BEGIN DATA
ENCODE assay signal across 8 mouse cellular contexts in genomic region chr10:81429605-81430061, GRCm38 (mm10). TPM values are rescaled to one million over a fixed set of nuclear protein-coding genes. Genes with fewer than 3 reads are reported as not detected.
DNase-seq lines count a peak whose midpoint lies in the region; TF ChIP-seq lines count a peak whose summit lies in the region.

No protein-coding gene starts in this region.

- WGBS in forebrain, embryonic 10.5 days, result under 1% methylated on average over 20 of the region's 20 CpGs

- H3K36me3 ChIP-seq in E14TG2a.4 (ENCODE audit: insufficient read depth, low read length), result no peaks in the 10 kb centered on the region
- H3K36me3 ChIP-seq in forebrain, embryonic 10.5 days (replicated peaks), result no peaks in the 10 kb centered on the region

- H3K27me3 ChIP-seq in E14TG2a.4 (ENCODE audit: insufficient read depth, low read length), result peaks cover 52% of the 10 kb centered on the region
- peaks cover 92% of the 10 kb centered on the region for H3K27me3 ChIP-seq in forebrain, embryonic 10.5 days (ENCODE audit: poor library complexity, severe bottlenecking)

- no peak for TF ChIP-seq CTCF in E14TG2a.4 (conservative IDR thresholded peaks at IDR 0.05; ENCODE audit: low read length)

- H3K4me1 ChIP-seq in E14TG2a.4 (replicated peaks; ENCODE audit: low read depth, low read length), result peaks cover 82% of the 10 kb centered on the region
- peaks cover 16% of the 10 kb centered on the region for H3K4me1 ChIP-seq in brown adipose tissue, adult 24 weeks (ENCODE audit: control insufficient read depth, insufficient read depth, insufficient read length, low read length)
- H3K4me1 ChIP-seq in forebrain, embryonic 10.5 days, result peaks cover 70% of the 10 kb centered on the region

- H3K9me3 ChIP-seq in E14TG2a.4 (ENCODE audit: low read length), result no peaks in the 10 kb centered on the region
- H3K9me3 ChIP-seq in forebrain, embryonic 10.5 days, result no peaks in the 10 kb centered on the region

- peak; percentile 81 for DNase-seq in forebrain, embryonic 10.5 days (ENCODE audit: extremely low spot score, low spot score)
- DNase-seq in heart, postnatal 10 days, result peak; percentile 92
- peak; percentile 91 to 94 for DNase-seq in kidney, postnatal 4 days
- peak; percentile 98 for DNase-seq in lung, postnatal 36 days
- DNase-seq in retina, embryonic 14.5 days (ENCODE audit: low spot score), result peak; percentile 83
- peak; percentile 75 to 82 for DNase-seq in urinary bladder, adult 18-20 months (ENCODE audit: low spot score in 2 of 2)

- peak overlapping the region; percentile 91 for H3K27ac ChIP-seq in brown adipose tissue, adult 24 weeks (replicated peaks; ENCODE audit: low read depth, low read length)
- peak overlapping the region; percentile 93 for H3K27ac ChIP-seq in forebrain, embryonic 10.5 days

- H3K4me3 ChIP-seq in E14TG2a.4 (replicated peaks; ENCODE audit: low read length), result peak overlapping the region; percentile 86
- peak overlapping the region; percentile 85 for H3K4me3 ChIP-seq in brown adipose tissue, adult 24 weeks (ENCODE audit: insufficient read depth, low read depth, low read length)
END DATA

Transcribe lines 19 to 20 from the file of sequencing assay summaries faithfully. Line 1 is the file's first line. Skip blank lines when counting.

- DNase-seq in retina, embryonic 14.5 days (ENCODE audit: low spot score), result peak; percentile 83
- peak; percentile 75 to 82 for DNase-seq in urinary bladder, adult 18-20 months (ENCODE audit: low spot score in 2 of 2)